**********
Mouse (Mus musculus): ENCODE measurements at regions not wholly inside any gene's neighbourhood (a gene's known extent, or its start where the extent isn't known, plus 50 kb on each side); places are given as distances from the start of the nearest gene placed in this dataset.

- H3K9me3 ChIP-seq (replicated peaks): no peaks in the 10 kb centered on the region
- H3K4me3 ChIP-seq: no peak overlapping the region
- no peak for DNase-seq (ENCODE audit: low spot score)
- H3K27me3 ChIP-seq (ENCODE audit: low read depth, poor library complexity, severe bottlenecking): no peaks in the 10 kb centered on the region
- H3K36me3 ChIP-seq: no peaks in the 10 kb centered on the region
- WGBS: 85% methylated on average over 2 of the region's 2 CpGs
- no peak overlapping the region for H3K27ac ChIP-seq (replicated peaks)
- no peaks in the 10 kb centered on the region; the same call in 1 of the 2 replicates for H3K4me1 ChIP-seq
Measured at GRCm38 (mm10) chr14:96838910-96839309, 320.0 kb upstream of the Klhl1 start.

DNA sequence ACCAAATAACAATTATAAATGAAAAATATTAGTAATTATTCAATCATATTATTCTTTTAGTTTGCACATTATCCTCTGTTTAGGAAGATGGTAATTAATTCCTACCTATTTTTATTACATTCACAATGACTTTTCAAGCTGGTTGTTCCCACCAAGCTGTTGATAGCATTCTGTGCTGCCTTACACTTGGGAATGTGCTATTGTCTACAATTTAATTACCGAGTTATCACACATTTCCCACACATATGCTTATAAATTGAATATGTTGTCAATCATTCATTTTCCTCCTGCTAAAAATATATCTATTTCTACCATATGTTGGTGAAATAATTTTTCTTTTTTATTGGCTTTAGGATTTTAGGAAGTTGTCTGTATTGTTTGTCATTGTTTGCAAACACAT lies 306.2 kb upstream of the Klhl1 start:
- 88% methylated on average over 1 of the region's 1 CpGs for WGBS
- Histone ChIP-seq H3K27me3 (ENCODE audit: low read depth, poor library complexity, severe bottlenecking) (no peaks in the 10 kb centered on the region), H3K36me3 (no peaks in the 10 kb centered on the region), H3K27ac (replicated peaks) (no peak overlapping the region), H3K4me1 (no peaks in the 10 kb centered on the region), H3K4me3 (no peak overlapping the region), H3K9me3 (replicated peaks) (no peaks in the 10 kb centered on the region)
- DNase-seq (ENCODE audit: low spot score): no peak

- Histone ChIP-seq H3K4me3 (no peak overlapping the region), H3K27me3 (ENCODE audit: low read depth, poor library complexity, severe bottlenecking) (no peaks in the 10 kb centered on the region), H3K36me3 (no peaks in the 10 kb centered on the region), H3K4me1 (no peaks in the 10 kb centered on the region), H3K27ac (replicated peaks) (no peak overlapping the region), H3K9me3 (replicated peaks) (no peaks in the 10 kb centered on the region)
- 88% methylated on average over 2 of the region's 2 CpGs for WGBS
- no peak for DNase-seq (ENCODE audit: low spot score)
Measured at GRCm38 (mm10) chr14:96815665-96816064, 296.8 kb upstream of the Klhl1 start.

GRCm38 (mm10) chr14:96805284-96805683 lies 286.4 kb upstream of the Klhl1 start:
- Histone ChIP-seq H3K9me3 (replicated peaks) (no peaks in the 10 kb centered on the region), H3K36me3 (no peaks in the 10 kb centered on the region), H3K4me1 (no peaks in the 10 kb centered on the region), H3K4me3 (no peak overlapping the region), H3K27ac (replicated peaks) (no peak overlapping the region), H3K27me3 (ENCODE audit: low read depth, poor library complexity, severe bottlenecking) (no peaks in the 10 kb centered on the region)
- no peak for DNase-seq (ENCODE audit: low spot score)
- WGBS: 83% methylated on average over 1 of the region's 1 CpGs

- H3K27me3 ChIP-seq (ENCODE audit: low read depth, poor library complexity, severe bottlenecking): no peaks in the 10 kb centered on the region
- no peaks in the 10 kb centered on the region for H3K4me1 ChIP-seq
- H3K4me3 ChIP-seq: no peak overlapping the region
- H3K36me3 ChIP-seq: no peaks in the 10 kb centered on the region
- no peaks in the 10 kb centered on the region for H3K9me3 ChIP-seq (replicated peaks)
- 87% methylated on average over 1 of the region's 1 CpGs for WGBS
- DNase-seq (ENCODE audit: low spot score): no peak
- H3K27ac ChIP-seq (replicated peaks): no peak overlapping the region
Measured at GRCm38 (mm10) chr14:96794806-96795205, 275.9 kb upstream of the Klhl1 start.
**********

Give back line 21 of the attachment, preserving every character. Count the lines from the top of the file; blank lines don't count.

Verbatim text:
- no peak for DNase-seq (ENCODE audit: low spot score)